N2 - Acute childhood illness is surrounded by uncertainty and anxiety about the nature of the illness and when to seek professional help (Neill 2010). Social influences on health service use are complex but need to be understood if services are to address barriers to timely treatment. Aim To explore the impact of social influences on parents' health service use during acute childhood illness. Methods This paper draws findings from 3 projects which explored parents' decision making during acute childhood illness at home. These studies include: a grounded theory study with 15 families (Neill 2008), a social marketing project involving 23 parents in focus groups (Spencer and Neill 2013) and a modified grounded theory study with 27 parents using focus groups and interviews (Jones et al. 2013, Neill et al. 2014). Results Three themes emerged in the data from all 3 projects: Social expectations; Family and social support; and Service design and its impact on access to services. Social expectations shape how parents perceive they are expected to act as mly 'good parents', including an expectation that they will use services appropriately, creating anxiety about attending too soon or too late. Family and social support provides emotional and practical support, not usually advice on how to manage the illness, contrary to professionals' assumptions about the role of extended families. Services are not designed with the child and family in mind: systems create delay, increasing parents' anxiety; difficulties in accessing services; limited continuity; and confusion about which service to use. Conclusion A wide range of social factors influence parents' help seeking in childhood illness. When parents decide to consult they have exhausted their ability to cope with their child's illness independently. Parents need to know where, and when, to seek help and to be able to do so easily, without being judged for doing so. Services face the challenge of reducing barriers to timely treatment within financial constraints, if we are to reduce avoidable morbidity and mortality and improve UK child health outcomes.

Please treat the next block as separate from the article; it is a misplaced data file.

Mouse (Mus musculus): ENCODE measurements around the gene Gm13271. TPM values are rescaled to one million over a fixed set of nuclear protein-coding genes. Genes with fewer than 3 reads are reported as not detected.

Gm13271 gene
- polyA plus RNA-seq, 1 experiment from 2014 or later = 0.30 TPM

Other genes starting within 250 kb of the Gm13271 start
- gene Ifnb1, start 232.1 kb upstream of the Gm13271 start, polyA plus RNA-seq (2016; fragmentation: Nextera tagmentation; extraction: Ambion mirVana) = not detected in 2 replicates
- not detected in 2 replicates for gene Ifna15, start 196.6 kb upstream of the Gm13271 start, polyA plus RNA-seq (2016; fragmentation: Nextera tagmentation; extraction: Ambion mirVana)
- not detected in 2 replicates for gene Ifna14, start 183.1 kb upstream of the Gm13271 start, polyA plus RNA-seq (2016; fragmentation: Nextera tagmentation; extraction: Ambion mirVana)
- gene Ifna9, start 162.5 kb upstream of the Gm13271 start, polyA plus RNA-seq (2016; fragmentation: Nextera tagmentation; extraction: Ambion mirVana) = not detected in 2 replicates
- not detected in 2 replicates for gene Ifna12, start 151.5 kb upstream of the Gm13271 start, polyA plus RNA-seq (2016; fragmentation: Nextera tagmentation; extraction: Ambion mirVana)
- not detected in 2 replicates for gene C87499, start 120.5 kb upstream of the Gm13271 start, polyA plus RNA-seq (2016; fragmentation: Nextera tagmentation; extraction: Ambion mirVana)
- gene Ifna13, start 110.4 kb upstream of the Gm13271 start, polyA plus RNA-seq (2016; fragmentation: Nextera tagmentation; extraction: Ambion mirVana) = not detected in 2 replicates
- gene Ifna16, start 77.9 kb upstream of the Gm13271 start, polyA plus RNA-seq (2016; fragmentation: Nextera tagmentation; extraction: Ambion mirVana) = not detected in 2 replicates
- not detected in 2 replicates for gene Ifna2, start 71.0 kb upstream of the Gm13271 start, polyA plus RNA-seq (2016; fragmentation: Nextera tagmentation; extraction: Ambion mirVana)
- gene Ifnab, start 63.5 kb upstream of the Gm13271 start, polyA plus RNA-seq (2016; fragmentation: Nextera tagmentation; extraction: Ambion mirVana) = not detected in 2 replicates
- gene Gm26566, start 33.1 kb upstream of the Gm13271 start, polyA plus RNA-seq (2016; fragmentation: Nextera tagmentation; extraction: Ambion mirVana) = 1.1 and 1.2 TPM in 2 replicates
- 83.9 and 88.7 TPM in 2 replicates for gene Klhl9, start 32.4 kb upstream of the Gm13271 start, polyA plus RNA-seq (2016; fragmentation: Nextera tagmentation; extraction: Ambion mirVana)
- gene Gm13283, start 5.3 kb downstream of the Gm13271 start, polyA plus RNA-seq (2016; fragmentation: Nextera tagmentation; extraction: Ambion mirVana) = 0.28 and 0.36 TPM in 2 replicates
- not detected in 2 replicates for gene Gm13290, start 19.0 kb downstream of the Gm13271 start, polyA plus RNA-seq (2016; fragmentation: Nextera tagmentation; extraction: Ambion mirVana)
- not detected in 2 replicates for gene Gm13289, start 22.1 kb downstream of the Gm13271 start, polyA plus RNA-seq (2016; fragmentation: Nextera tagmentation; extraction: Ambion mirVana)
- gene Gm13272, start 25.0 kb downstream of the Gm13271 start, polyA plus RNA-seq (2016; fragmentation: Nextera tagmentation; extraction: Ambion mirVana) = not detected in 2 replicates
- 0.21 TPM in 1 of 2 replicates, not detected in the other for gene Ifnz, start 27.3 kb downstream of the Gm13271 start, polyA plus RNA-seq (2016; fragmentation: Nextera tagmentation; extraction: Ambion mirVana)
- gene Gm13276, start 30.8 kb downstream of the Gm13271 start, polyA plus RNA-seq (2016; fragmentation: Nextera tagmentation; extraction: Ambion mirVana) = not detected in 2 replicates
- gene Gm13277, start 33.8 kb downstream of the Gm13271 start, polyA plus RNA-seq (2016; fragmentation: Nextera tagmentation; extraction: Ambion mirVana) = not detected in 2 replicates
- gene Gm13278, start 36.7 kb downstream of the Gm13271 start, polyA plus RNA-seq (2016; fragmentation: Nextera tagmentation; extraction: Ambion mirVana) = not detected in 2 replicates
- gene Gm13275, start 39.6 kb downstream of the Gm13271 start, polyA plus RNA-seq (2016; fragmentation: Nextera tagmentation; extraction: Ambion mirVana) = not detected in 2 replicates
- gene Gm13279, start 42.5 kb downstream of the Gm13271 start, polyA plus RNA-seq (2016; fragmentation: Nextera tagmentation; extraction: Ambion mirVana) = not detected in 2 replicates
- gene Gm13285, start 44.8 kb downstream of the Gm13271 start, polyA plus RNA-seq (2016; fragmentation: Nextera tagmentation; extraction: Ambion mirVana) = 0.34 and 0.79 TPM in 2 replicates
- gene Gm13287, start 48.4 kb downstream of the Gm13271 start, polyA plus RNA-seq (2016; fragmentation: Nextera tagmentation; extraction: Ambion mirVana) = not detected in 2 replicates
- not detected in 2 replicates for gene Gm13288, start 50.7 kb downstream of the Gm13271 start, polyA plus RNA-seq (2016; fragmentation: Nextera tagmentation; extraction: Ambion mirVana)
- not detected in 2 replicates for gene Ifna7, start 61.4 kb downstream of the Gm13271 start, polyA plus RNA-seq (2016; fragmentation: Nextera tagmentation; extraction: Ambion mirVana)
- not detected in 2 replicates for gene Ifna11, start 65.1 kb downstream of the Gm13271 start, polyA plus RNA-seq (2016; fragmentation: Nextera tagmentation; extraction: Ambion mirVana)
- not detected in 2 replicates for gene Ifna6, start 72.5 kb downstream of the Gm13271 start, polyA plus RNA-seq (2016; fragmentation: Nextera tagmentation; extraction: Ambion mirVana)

AB - Acute childhood illness is surrounded by uncertainty and anxiety about the nature of the illness and when to seek professional help (Neill 2010). Social influences on health service use are complex but need to be understood if services are to address barriers to timely treatment. Aim To explore the impact of social influences on parents' health service use during acute childhood illness. Methods This paper draws findings from 3 projects which explored parents' decision making during acute childhood illness at home. These studies include: a grounded theory study with 15 families (Neill 2008), a social marketing project involving 23 parents in focus groups (Spencer and Neill 2013) and a modified grounded theory study with 27 parents using focus groups and interviews (Jones et al. 2013, Neill et al. 2014). Results Three themes emerged in the data from all 3 projects: Social expectations; Family and social support; and Service design and its impact on access to services. Social expectations shape how parents perceive they are expected to act as mly 'good parents', including an expectation that they will use services appropriately, creating anxiety about attending too soon or too late. Family and social support provides emotional and practical support, not usually advice on how to manage the illness, contrary to professionals' assumptions about the role of extended families. Services are not designed with the child and family in mind: systems create delay, increasing parents' anxiety; difficulties in accessing services; limited continuity; and confusion about which service to use. Conclusion A wide range of social factors influence parents' help seeking in childhood illness. When parents decide to consult they have exhausted their ability to cope with their child's illness independently. Parents need to know where, and when, to seek help and to be able to do so easily, without being judged for doing so. Services face the challenge of reducing barriers to timely treatment within financial constraints, if we are to reduce avoidable morbidity and mortality and improve UK child health outcomes.

U2 - 10.1136/archdischild-2015-308599.27

DO - 10.1136/archdischild-2015-308599.27

M3 - Article

VL - 100

SP - A11.2-A12

JO - Archive of Disease in Childhood

JF - Archive of Disease in Childhood

SN - 0003-9888

IS - Suppl 3

ER -